At that very moment, I knew something was wrong. But because of my inexperience as a first-time mom, I didn’t put much stock into her declaration that my son no longer had a lot of fluid surrounding him. The next time the ultrasound technician came into the room, she quietly cleaned off the gel on my belly, pulled my shirt back down and asked my husband and I to follow her across the hall where two doctors awaited our arrival. The following nine words that ensued folded me like a table: “We’re sorry, your son no longer has a heartbeat.” In that very instant, my world came crashing down. I let out a piercing scream from the pit of my soul. The doctors excused themselves and alerted us that they would give us a few minutes to process the bombshell they had just dropped in our laps.
After the doctors reentered the room, they told us our next steps. We decided to go home for the night to mentally, physically, and emotionally prepare for our impossible task of delivering my son who had succumbed in my womb—the very place that was supposed to be his shelter and protection. The doctors scheduled us to check into the hospital for induction the following day, Saturday, January 16, 2016. The drive over to the hospital was somber. I remember riding in silence as gospel music softly played in the background. When we got to the hospital and the receptionist asked me to fill out the intake forms, I wept. I could barely see the forms as tears welled up in my eyes.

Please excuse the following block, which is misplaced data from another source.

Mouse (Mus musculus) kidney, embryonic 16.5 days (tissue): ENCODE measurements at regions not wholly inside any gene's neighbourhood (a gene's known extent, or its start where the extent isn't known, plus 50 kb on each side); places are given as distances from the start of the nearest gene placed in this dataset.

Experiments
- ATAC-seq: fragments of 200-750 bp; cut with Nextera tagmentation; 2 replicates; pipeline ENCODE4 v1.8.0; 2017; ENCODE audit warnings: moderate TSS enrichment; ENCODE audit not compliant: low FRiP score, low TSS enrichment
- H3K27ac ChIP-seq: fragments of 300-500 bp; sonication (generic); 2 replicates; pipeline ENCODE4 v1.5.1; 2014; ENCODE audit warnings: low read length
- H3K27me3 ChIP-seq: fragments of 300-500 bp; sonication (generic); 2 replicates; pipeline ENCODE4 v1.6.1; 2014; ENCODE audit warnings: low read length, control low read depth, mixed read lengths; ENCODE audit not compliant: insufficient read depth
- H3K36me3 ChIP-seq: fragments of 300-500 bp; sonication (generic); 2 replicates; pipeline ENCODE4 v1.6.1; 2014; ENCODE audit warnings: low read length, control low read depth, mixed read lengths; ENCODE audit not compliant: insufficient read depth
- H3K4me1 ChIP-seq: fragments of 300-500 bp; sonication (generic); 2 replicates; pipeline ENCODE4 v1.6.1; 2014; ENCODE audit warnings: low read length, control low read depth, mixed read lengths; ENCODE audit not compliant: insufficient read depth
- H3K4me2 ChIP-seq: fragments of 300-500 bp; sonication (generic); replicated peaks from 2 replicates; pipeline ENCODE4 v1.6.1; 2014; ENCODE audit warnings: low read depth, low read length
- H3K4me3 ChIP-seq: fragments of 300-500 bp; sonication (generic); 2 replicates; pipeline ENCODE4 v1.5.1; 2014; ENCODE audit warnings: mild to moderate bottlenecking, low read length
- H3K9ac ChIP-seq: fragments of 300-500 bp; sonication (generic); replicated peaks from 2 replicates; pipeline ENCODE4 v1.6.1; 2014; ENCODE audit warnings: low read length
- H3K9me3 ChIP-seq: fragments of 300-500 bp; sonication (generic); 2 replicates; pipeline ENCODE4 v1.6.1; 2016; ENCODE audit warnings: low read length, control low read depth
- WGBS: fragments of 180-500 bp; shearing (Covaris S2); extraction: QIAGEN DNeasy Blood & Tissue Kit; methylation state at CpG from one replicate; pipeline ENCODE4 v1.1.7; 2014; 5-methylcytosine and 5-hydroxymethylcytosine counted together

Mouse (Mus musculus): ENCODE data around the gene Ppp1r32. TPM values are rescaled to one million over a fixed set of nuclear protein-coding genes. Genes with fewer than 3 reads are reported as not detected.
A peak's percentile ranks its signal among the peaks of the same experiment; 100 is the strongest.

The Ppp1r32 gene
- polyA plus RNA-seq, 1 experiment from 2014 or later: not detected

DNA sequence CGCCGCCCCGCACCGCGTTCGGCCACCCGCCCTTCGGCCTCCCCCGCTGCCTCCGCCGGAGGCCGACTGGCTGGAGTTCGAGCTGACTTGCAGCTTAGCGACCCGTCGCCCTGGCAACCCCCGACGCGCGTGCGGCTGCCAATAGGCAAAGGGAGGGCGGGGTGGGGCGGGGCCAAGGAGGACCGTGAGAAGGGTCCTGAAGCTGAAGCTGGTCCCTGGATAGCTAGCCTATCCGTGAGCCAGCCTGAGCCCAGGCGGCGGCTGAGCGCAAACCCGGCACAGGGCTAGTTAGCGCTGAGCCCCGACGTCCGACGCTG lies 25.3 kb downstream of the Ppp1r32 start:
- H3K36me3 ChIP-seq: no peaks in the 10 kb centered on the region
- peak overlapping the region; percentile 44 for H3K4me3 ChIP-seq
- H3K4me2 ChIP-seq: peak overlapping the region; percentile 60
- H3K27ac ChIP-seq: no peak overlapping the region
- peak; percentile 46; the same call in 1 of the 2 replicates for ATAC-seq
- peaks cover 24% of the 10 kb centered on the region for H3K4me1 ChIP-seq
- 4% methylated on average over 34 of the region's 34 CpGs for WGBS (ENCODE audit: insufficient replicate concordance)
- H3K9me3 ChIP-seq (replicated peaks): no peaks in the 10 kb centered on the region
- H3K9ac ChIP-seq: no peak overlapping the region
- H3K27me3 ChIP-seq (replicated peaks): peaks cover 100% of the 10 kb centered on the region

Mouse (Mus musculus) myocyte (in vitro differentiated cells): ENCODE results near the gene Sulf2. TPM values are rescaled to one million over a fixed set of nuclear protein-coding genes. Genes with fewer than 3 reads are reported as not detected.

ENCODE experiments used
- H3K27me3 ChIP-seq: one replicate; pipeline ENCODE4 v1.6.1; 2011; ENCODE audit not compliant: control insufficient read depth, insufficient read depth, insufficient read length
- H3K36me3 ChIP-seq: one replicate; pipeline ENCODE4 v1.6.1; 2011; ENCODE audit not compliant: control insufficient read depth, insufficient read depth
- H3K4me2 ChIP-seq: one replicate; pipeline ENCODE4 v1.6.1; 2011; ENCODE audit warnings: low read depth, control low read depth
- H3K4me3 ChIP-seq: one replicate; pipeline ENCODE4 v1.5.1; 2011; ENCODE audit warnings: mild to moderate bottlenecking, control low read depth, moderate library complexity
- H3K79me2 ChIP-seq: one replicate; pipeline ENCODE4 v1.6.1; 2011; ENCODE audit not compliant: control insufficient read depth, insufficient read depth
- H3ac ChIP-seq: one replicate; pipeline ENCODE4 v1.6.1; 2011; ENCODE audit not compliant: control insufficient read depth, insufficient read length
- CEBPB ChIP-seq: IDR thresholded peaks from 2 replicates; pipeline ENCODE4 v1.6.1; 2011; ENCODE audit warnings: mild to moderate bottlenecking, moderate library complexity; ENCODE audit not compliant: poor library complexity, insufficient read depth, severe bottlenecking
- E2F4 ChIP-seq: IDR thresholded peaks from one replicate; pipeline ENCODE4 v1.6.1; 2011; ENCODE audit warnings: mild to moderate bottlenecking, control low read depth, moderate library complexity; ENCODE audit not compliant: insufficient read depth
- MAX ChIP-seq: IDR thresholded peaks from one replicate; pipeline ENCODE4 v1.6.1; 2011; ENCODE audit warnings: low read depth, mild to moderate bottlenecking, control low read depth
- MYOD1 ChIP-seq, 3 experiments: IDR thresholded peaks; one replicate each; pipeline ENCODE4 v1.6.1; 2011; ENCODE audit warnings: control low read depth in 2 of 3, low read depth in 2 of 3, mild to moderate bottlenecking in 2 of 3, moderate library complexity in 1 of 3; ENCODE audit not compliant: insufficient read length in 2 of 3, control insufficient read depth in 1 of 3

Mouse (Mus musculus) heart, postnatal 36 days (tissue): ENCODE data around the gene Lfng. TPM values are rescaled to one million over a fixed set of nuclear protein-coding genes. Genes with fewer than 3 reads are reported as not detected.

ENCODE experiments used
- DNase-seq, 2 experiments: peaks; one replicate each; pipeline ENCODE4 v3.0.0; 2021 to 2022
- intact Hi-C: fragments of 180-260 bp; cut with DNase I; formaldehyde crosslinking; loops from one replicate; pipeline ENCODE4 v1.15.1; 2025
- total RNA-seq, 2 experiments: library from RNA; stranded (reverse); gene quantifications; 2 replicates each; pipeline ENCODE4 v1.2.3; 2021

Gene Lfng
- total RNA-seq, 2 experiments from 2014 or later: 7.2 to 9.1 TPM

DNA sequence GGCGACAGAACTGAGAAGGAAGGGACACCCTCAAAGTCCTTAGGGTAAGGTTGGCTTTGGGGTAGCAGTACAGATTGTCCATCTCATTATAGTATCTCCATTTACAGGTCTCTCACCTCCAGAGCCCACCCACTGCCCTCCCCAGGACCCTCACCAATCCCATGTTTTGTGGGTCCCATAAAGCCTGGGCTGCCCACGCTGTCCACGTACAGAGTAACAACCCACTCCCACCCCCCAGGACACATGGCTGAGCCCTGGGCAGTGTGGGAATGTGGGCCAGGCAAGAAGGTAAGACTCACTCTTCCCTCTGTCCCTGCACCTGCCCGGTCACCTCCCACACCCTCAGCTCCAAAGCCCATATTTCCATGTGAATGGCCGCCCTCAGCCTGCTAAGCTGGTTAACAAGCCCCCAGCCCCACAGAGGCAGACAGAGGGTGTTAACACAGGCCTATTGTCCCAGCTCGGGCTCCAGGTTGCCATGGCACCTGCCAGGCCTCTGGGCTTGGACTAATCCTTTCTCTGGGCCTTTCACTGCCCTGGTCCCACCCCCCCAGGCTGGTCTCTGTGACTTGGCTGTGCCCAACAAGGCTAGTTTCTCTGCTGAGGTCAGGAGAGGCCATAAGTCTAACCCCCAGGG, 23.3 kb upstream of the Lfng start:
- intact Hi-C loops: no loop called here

I had been tasked to do the impossible. The uncertainty about how I would deliver a dead baby, how he would look, how I would react once I saw him, plagued my mind. But I knew the task I was sent to do, and I was equipped with a prayer asking God to give me strength and peace to carry out the assignment of birthing my precious angel.
I labored for three days. At 5:48 a.m. on January 18, 2016, my little prince was born on Martin Luther King Jr. Day. He was born into silence but his presence spoke volumes. He was tiny in frame, but the love I felt for him filled the room. The moment the nurses placed him into my arms, the room stood still. He was the most beautiful baby I had ever seen, even though his eyes were closed, his body was limp, and he made no sound. It may seem weird or even crazy to want to interact with a baby that died. You’re literally staring death in the face. But that moment taught me death is inevitable and it is not as scary as we make it out to be. My son was everything I needed in that moment.